Dr Rakisits says that if a fourth war breaks out in the coming days and weeks and the unthinkable happens, which is one of the nations deciding to use nuclear weapons, then it would be “the end of Pakistan”.
“It’s a possibility, emotions are high there’s a total blackout in Lahore, which is an hour’s drive from the border and Karachi is under high security because they think something will happen,” he said.
“Pakistan has made very clear it has nuclear weapons and it will use them if it feels threatened and that’s its trump card.”
However, President Modi doesn’t know how powerful these weapons are, meaning he must retaliate very carefully because if India decides to enter Pakistan using an armoured formation it would trigger a nuclear exchange, according to Dr Rakisits.
“If Pakistan considers it a existential crisis, they will go nuclear,” he said. “They might say if we’re going down, you’re coming with us.”
THE NEW FACE OF SIMMERING CONFLICT
This highly emotional and bitter feud described by Dr Rakisits can be seen on graphic display in disturbing new images of a downed Indian fighter pilot who was brutally attacked by a mob of villagers and then paraded on video by Pakistan’s army.
The visceral images — uploaded onto social media after Pakistan’s military shot down two Indian warplanes and captured the pilot on Wednesday — have now gone viral stoking tensions to levels not seen for decades.
In a video on Twitter, a soldier can be seen trying to protect the pilot from bloodthirsty villagers — screaming “enough” as they throw wild punches at his head and body.
India’s foreign ministry have branded the videos “vulgar display” and accuse their neighbours of violating international humanitarian law and the Geneva Convention.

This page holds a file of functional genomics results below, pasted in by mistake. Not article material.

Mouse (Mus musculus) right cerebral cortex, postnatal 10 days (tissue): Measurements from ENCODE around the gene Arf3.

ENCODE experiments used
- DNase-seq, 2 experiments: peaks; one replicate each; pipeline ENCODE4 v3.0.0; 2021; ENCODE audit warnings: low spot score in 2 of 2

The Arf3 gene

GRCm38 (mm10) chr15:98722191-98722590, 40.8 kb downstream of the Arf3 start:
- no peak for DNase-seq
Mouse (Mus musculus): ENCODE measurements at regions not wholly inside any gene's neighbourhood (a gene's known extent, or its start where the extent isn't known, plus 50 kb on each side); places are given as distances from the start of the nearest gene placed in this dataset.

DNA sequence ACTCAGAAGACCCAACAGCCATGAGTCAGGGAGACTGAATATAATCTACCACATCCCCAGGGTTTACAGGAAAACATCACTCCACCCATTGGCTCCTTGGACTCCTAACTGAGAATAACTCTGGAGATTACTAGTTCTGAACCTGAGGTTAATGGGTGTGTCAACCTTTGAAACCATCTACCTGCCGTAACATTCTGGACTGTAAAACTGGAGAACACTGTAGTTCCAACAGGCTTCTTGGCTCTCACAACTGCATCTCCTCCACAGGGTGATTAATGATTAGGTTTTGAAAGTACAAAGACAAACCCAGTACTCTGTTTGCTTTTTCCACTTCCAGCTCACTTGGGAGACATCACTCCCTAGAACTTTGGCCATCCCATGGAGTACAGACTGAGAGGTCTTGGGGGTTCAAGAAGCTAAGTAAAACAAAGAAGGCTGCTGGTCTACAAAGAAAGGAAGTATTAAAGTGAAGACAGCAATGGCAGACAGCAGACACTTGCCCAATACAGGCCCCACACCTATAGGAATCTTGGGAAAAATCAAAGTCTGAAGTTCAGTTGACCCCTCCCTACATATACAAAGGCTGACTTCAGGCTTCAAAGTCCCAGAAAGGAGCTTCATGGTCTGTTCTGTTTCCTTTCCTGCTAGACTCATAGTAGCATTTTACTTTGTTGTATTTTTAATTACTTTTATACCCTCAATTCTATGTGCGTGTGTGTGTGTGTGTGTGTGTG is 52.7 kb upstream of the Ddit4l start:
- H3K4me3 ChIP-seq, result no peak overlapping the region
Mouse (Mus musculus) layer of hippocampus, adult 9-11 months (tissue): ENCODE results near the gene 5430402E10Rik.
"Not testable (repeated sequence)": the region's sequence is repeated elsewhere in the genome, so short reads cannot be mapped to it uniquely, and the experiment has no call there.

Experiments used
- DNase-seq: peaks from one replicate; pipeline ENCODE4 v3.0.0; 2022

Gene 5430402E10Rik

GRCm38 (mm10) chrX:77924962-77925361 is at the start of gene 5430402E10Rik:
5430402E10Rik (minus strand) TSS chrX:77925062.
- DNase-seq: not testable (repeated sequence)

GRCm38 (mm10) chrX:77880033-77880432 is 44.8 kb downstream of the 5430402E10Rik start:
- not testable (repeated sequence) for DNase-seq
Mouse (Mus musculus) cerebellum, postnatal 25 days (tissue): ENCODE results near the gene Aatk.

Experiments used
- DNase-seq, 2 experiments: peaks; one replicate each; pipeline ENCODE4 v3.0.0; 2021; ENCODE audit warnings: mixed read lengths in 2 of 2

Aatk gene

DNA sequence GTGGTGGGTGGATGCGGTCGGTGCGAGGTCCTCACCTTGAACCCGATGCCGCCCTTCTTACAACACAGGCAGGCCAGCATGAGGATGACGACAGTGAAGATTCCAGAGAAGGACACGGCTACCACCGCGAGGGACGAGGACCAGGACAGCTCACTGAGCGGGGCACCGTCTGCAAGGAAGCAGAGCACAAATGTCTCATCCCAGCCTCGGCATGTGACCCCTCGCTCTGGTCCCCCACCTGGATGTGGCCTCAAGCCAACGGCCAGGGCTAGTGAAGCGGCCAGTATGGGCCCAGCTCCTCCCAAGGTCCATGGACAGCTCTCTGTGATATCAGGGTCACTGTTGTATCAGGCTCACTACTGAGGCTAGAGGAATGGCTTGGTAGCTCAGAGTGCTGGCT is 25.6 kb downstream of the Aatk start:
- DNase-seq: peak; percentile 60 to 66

“Pakistan would be well advised to ensure that no harm comes to the Indian defence personnel in its custody,” it said in a statement.
“India also expects his immediate and safe return.”
CYNICAL REASON BEHIND THE CONFLICT
Dr Rakisits said that one of the reasons the conflict has suddenly flared up is that the Prime Minister of India, Narendra Modi, is currently in “election mode”.
“His big platform is that he’s tough on terror, he’s tough on the Pakistanis so he has to prove himself, so the timing is shocking,” he said.
Across the border in Pakistan, almost the opposite situation faces Prime Minister Imran Khan, who was only elected last year.
However, this means he is still trying to prove himself, according to Dr Rakisitsa, and that’s a tough gig in a country which is being plagued by almost every issue imaginable from shortages of food and water, to overpopulation and terrorism.
AIRPORT CHAOS AS AIRSPACE CLOSES
Thousands of passengers are stranded as more than a dozen flights between Thailand and Europe have been cancelled after Pakistan closed its airspace amid escalating tensions with India over Kashmir.
Thai Airways said all flights to and from Europe were suspended late Wednesday and early Thursday before a new route can be found, with other airlines also reportedly suspending and rescheduling flights.
The schedules of other South-East Asian airports are also likely to be affected. The European cities affected included London, Munich, Paris, Brussels, Milan, Vienna, Stockholm, Zurich, Copenhagen, Oslo, Frankfurt and Rome. Indian fighter jets on Wednesday crossed the Line of Control (LoC) dividing Indian-administered Kashmir from the Pakistan-controlled area and were shot down by the Pakistani air force, which captured an Indian pilot.
— with wires